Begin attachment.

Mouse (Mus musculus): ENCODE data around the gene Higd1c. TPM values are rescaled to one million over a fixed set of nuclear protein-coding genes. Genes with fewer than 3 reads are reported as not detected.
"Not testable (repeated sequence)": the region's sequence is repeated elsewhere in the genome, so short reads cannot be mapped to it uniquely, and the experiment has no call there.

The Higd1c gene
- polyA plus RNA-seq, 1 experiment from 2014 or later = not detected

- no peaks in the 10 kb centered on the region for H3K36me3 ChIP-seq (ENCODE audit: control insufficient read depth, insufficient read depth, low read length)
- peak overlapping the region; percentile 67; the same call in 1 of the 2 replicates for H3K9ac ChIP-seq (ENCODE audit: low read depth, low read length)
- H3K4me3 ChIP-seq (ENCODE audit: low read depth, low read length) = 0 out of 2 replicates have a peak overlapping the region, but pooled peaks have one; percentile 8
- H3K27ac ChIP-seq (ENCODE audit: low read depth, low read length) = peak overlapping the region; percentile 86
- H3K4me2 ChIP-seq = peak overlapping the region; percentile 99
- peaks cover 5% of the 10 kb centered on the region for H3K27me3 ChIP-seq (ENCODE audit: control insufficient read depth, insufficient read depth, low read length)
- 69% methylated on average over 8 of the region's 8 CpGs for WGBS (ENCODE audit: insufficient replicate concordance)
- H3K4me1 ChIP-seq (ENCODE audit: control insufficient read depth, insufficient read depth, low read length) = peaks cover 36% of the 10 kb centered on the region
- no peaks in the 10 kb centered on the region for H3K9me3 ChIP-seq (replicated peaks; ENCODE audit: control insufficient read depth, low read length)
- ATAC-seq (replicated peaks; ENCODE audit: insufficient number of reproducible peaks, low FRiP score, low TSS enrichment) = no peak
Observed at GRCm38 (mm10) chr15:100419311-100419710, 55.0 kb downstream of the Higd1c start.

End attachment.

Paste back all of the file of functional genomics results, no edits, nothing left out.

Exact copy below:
Mouse (Mus musculus): ENCODE data around the gene Higd1c. TPM values are rescaled to one million over a fixed set of nuclear protein-coding genes. Genes with fewer than 3 reads are reported as not detected.
"Not testable (repeated sequence)": the region's sequence is repeated elsewhere in the genome, so short reads cannot be mapped to it uniquely, and the experiment has no call there.

The Higd1c gene
- polyA plus RNA-seq, 1 experiment from 2014 or later = not detected

- no peaks in the 10 kb centered on the region for H3K36me3 ChIP-seq (ENCODE audit: control insufficient read depth, insufficient read depth, low read length)
- peak overlapping the region; percentile 67; the same call in 1 of the 2 replicates for H3K9ac ChIP-seq (ENCODE audit: low read depth, low read length)
- H3K4me3 ChIP-seq (ENCODE audit: low read depth, low read length) = 0 out of 2 replicates have a peak overlapping the region, but pooled peaks have one; percentile 8
- H3K27ac ChIP-seq (ENCODE audit: low read depth, low read length) = peak overlapping the region; percentile 86
- H3K4me2 ChIP-seq = peak overlapping the region; percentile 99
- peaks cover 5% of the 10 kb centered on the region for H3K27me3 ChIP-seq (ENCODE audit: control insufficient read depth, insufficient read depth, low read length)
- 69% methylated on average over 8 of the region's 8 CpGs for WGBS (ENCODE audit: insufficient replicate concordance)
- H3K4me1 ChIP-seq (ENCODE audit: control insufficient read depth, insufficient read depth, low read length) = peaks cover 36% of the 10 kb centered on the region
- no peaks in the 10 kb centered on the region for H3K9me3 ChIP-seq (replicated peaks; ENCODE audit: control insufficient read depth, low read length)
- ATAC-seq (replicated peaks; ENCODE audit: insufficient number of reproducible peaks, low FRiP score, low TSS enrichment) = no peak
Observed at GRCm38 (mm10) chr15:100419311-100419710, 55.0 kb downstream of the Higd1c start.